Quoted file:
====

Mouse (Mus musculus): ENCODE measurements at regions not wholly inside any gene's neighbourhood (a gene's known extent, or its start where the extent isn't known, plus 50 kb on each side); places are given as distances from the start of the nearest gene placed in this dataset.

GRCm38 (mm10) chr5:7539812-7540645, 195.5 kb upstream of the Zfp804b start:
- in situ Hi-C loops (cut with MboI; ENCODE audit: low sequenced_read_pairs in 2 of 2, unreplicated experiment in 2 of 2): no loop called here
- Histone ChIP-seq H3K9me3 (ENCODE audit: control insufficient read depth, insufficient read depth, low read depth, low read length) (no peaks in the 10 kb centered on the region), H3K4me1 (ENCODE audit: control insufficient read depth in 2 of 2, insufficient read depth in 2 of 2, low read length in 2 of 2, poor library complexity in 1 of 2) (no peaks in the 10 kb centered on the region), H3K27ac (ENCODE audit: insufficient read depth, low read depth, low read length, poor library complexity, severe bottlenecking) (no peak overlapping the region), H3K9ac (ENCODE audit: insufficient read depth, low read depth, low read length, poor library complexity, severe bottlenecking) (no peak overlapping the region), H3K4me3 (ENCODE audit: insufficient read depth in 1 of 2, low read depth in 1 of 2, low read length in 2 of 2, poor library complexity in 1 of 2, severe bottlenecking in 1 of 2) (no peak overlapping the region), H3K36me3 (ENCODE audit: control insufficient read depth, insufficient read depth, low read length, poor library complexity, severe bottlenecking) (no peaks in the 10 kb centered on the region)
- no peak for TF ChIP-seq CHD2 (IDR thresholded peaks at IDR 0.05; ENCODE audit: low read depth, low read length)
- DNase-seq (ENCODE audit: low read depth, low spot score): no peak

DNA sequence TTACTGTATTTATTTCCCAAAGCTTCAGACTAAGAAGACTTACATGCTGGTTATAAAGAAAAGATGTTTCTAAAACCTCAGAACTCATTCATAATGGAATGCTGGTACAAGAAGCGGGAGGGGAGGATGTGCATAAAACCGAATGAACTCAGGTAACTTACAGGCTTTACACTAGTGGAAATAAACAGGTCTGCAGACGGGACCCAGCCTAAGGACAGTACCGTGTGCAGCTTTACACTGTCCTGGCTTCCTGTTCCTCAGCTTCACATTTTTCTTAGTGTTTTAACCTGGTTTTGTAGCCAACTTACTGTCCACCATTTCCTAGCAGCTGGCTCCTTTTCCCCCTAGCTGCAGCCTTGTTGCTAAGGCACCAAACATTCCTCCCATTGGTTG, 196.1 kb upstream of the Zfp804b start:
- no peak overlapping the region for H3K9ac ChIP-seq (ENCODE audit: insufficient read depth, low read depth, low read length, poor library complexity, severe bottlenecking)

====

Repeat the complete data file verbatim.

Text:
Mouse (Mus musculus): ENCODE measurements at regions not wholly inside any gene's neighbourhood (a gene's known extent, or its start where the extent isn't known, plus 50 kb on each side); places are given as distances from the start of the nearest gene placed in this dataset.

GRCm38 (mm10) chr5:7539812-7540645, 195.5 kb upstream of the Zfp804b start:
- in situ Hi-C loops (cut with MboI; ENCODE audit: low sequenced_read_pairs in 2 of 2, unreplicated experiment in 2 of 2): no loop called here
- Histone ChIP-seq H3K9me3 (ENCODE audit: control insufficient read depth, insufficient read depth, low read depth, low read length) (no peaks in the 10 kb centered on the region), H3K4me1 (ENCODE audit: control insufficient read depth in 2 of 2, insufficient read depth in 2 of 2, low read length in 2 of 2, poor library complexity in 1 of 2) (no peaks in the 10 kb centered on the region), H3K27ac (ENCODE audit: insufficient read depth, low read depth, low read length, poor library complexity, severe bottlenecking) (no peak overlapping the region), H3K9ac (ENCODE audit: insufficient read depth, low read depth, low read length, poor library complexity, severe bottlenecking) (no peak overlapping the region), H3K4me3 (ENCODE audit: insufficient read depth in 1 of 2, low read depth in 1 of 2, low read length in 2 of 2, poor library complexity in 1 of 2, severe bottlenecking in 1 of 2) (no peak overlapping the region), H3K36me3 (ENCODE audit: control insufficient read depth, insufficient read depth, low read length, poor library complexity, severe bottlenecking) (no peaks in the 10 kb centered on the region)
- no peak for TF ChIP-seq CHD2 (IDR thresholded peaks at IDR 0.05; ENCODE audit: low read depth, low read length)
- DNase-seq (ENCODE audit: low read depth, low spot score): no peak

DNA sequence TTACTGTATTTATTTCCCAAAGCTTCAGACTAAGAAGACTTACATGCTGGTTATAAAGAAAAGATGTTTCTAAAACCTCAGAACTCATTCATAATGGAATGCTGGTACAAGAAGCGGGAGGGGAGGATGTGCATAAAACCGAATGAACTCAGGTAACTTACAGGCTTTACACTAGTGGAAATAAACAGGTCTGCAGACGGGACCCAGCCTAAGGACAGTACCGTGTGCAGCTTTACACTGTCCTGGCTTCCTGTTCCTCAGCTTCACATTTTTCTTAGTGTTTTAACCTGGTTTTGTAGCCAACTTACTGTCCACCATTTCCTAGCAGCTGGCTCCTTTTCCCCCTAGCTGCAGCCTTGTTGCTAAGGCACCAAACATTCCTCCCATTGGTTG, 196.1 kb upstream of the Zfp804b start:
- no peak overlapping the region for H3K9ac ChIP-seq (ENCODE audit: insufficient read depth, low read depth, low read length, poor library complexity, severe bottlenecking)